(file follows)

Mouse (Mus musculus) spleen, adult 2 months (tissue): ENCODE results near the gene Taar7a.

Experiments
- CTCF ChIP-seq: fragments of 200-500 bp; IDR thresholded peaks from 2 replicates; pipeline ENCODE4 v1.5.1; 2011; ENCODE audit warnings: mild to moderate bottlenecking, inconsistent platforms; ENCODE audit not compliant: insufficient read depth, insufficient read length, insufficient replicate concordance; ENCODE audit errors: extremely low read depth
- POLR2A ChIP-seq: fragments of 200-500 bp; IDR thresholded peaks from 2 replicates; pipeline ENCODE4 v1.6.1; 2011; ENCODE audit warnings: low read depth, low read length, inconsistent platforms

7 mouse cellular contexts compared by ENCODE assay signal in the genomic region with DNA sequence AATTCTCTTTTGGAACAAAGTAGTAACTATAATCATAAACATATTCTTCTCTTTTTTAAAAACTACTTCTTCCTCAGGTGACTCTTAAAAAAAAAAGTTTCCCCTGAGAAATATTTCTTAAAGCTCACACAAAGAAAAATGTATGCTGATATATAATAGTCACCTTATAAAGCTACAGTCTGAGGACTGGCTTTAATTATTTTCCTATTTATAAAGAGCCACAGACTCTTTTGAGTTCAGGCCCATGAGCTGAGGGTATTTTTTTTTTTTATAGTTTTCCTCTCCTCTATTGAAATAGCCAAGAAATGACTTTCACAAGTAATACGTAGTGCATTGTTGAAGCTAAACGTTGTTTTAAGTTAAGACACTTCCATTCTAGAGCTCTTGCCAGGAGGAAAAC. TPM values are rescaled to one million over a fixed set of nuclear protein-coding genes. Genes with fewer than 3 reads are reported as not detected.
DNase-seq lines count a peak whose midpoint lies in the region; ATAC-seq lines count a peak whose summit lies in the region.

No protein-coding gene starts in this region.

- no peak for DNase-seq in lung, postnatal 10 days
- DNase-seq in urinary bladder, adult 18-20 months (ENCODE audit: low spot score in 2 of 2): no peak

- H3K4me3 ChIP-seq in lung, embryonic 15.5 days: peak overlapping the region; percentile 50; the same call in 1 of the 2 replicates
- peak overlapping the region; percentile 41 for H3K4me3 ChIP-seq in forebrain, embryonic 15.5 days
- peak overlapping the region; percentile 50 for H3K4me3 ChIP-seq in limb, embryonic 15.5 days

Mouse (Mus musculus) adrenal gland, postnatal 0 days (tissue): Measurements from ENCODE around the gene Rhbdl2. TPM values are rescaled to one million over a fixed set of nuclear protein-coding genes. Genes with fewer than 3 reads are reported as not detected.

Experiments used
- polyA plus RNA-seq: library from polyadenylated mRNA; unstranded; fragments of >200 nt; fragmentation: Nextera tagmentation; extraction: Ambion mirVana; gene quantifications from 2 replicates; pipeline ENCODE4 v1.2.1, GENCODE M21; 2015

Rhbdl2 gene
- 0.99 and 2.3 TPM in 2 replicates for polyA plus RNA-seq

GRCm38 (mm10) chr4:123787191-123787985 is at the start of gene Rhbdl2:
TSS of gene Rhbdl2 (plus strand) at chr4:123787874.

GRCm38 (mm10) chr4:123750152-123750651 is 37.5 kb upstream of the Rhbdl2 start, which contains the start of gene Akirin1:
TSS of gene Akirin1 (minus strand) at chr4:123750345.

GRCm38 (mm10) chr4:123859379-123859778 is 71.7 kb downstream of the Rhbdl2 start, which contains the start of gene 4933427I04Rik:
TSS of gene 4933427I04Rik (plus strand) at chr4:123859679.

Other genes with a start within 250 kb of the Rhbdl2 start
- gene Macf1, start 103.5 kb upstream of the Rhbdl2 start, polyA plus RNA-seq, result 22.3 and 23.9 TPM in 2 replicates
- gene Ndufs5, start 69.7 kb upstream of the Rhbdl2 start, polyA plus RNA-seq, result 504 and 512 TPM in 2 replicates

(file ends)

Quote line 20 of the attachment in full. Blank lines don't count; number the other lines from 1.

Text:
GRCm38 (mm10) chr4:123750152-123750651 is 37.5 kb upstream of the Rhbdl2 start, which contains the start of gene Akirin1: